by Kevin Walsh

IT’S been awhile, maybe a couple of years, since I’ve been in Mott Haven. I’ll admit, since the pandemic began and crime increased in 2020, discretion has been the better part of valor for me and I have avoided subwaying it into a number of regions that I had had no compunction of entering before that fateful year. I’m hoping that the virus lessens and safety increases in the coming years so I can again stroll, as bold as brass, into whatever area I please. I’ll admit, though, I was very rarely accosted before 2020, as I do not present as a figure with anything worth robbing.

I have previously made a number of forays into this southernmost Bronx neighborhood and one Forgotten Tour has noted its historic treasures that include a colonial-era church and a number of former piano factories; Mott Haven was once NYC’s piano manufacturing capital. However, I had not encountered this painted ad at #120 Bruckner Boulevard between Brook avenue and Brown Place for Schorsch Paper Bags, which housed the manufacturer between 1913 and 1951, when the firm met its end. I do not know if the name is pronounced “skorsh” or “shorsh,” and I’m a proponent of simplified spellings at least where names are concerned.

The Indispensable Walter Grutchfield explains that the firm was founded in Tribeca in 1901 and had a number of Manhattan addresses before settling way uptown in this spot in 1913. During the paper bag company’s tenure here, the name of the street was changed twice, from East 133rd to Eastern Boulevard to Bruckner Boulevard, the latter in 1944.

You know, I’ve met the Indispensable One only once, in passing, at one of Frank Jump’s book events several years ago, and I’d really like to pick his brain on his research methods, which must include a lot of picking around in dusty tomes in library basements, otherwise known as my element. His information on the Schorsch family is a master class in research. We probably won’t see Grutchfield’s like again. Thankfully, I believe his archives are in the possession of my partner organization, the Greater Astoria Historical Society: but they should really also find a home with an entity like the New-York Historical Society.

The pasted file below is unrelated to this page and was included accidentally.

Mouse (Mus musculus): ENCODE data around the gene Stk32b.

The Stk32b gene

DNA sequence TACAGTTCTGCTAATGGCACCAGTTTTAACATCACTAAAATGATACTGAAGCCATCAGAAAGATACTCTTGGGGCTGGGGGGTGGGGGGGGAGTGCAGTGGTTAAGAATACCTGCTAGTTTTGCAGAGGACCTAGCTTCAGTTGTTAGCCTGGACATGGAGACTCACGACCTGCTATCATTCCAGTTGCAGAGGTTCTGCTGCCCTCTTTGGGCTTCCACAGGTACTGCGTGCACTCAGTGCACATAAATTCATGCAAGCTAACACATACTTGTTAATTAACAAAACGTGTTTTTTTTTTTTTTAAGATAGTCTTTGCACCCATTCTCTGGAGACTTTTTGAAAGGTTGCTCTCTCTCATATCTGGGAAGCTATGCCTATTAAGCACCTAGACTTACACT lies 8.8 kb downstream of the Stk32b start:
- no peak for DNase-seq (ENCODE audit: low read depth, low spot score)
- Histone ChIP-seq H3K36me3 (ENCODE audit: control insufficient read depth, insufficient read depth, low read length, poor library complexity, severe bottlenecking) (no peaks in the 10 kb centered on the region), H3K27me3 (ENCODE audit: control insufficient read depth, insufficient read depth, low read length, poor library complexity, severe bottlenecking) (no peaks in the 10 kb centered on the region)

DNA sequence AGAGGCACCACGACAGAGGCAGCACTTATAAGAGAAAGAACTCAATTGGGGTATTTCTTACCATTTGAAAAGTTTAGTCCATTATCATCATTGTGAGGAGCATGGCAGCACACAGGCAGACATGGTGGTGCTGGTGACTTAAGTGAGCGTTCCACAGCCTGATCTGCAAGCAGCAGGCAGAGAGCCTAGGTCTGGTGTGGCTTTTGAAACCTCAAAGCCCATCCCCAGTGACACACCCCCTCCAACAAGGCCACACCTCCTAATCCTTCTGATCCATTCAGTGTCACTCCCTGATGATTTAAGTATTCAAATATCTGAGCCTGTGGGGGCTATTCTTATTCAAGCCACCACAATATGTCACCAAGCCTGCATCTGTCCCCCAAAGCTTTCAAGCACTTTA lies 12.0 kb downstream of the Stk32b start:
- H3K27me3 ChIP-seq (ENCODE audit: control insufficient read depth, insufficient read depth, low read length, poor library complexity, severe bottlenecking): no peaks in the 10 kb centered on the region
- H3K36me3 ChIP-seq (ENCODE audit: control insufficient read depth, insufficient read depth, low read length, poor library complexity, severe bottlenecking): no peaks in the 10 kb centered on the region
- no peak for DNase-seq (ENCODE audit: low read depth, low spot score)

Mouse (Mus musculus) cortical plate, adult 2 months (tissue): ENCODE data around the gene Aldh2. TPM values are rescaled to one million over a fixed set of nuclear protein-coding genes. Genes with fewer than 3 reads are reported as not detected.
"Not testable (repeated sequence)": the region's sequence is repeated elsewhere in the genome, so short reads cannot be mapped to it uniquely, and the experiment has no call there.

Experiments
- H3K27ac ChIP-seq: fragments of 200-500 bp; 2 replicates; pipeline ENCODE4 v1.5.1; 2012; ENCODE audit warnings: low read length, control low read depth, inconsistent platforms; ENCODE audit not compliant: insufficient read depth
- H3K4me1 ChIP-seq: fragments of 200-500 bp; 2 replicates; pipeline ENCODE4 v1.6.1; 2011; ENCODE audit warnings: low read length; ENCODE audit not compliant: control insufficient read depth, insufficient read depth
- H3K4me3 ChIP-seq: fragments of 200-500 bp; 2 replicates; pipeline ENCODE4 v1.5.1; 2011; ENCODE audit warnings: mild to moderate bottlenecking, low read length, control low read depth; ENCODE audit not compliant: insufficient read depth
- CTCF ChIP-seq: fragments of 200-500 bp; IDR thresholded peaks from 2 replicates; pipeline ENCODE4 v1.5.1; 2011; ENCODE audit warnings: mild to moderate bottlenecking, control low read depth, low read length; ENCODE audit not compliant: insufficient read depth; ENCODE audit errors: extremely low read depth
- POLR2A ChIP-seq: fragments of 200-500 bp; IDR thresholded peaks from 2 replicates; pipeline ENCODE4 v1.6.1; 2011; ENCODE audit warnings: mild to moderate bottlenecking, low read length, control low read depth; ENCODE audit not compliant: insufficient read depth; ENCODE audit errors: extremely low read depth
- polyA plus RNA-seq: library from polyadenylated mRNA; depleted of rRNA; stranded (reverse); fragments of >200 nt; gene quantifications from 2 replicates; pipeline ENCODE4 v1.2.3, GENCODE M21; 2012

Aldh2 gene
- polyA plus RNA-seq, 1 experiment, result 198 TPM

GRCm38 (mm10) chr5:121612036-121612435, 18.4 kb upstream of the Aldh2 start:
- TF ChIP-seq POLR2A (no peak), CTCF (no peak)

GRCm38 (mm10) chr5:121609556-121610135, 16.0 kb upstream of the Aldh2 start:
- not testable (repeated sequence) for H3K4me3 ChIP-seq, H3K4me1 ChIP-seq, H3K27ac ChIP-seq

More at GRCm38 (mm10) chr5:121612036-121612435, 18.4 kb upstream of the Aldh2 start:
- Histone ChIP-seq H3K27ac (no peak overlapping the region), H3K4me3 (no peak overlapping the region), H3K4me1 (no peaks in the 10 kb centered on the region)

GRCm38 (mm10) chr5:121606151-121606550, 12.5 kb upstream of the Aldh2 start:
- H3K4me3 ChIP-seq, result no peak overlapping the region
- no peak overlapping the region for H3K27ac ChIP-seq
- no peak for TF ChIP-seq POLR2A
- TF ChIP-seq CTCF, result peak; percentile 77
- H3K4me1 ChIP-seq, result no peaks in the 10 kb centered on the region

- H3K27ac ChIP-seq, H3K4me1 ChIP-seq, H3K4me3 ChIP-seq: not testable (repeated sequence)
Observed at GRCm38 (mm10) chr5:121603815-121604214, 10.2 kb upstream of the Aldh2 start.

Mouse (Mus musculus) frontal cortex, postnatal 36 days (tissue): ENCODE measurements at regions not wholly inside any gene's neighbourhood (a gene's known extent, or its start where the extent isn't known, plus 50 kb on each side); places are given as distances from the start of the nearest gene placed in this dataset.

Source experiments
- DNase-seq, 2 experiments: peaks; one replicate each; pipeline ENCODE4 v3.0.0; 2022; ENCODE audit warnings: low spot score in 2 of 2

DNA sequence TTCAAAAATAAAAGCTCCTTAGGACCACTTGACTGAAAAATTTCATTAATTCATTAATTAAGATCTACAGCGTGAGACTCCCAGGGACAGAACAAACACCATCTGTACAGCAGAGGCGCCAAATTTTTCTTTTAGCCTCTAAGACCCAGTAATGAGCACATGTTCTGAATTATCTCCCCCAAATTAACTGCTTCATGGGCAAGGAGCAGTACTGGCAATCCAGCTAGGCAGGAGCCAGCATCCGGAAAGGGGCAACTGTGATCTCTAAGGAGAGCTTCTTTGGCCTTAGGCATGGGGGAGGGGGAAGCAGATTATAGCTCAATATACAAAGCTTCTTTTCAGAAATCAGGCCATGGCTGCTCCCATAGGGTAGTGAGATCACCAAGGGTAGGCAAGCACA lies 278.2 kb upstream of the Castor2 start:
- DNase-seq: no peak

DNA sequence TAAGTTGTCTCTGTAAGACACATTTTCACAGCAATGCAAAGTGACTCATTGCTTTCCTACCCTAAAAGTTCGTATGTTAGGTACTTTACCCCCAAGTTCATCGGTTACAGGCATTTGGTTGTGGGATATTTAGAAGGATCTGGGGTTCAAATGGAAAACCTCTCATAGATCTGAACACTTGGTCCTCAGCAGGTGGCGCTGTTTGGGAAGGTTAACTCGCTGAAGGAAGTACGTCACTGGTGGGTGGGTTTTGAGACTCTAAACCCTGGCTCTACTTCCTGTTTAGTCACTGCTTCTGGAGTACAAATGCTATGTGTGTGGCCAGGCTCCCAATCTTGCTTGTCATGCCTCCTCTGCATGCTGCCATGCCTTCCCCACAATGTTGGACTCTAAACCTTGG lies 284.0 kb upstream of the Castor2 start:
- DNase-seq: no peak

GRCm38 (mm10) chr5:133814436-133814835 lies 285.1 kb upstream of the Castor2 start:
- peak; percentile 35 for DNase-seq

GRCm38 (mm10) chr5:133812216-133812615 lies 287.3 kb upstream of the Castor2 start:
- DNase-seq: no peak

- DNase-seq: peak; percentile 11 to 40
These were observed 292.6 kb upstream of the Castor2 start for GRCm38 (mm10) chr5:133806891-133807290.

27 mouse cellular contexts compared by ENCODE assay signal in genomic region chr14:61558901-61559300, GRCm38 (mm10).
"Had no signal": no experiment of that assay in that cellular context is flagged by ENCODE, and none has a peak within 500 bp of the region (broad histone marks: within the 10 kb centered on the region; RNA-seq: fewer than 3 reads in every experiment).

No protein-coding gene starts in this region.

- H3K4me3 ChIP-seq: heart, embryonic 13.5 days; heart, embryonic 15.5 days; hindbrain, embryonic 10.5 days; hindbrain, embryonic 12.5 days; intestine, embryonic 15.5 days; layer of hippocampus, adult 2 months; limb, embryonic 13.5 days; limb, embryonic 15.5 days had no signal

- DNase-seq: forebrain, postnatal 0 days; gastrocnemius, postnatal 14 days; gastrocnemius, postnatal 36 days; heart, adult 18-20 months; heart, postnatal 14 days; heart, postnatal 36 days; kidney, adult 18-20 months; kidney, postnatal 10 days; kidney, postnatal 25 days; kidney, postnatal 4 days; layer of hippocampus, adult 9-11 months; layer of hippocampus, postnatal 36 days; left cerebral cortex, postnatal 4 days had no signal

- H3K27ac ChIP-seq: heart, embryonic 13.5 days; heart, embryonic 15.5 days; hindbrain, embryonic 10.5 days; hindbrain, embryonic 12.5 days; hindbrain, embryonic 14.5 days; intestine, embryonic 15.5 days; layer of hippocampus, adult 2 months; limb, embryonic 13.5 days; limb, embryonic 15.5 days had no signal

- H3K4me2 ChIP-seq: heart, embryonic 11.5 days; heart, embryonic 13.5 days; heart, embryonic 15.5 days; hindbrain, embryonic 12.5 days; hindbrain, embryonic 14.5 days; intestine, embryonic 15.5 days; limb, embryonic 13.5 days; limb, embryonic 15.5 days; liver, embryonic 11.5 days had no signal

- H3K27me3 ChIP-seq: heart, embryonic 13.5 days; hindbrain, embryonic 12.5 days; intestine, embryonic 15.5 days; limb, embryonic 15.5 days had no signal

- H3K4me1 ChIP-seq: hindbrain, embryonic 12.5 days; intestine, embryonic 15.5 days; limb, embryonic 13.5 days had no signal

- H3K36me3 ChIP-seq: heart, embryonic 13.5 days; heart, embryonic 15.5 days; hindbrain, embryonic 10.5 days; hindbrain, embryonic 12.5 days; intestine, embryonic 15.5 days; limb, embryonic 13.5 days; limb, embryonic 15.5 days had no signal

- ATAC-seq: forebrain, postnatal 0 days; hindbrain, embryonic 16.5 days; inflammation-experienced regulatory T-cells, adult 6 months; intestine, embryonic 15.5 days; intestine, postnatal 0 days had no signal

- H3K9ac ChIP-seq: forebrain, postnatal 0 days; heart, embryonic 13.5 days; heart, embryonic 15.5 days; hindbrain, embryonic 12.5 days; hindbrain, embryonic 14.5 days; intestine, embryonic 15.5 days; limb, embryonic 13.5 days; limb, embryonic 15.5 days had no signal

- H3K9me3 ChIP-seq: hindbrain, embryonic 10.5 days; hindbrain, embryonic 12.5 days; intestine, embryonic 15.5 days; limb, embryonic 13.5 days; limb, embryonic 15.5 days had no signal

As always, “comment…as you see fit.” I earn a small payment when you click on any ad on the site.



Peter January 12, 2023 - 12:44 am

Going by an October 2022 GSV image the sign is holding up really well.

Richard Hlavacek January 12, 2023 - 3:24 pm

The amazing development in this area includes several enormous buildings clearly visible from the Harlem River Drive. Interestingly enough, the Regional Development Plan from 1929 imagined a similar development in Superman style Art Deco buildings as “Gateway to the Bronx”. BTW, I took your Mott Haven tour a few years ago. Fascinating area.

punto January 12, 2023 - 12:29 pm

Walter Grutchfield’s late wife Martha (if memory serves – it was a while ago), was a colleague of mine in the music division of the NY Public Library. Walter accompanied his wife to a conference of music librarians that I attended in the early 2000s and we were introduced. At the time, I did not know of his particular area of expertise, so there was no way I could have learned what his searching secrets were. It would have been a most interesting conversation if I had known,Though Martha was a cataloger and not reference/research oriented, she may have had some bearing on his amazing fact finding ability.

Sunnysider January 12, 2023 - 12:46 pm

You are braver than me. Nowadays, I would not venture into Mott Haven without Charles Bronson as my bodyguard. The 70s are back baby!

Joe+Brennan January 13, 2023 - 9:57 am

I wanted to suggest ” skorsk ”
But a source on says it’s a “germanized” spelling of French Georges, so it’s shorsh. That’s one less thing I didn’t know.

chris January 14, 2023 - 6:36 am

I remember in the early 60s a sign for horse stables was uncovered when
the building next to it was razed for a hi-rise in Murray Hill.It had a huge
painted wagon wheel(for people who couldnt read)and and the orange and
black colors were largely still intact.Then the hi rise went up and it got covered
up again.Its probably still there.

mike January 15, 2023 - 9:39 am

Alexander Ave and Bruckner Blvd is the new Bronx restaurant row. And don’t be afraid to visit.

Kaila January 17, 2023 - 9:10 am

Wow! I am around the area, and I often take strolls and usually encounter beautiful churches and many factories. Cool to see you were in the area, I remember taking a stroll and noticing the former factory myself. Hope to attend an in-person tour if they ever began again! 🙂


Leave a Comment

This site uses Akismet to reduce spam. Learn how your comment data is processed.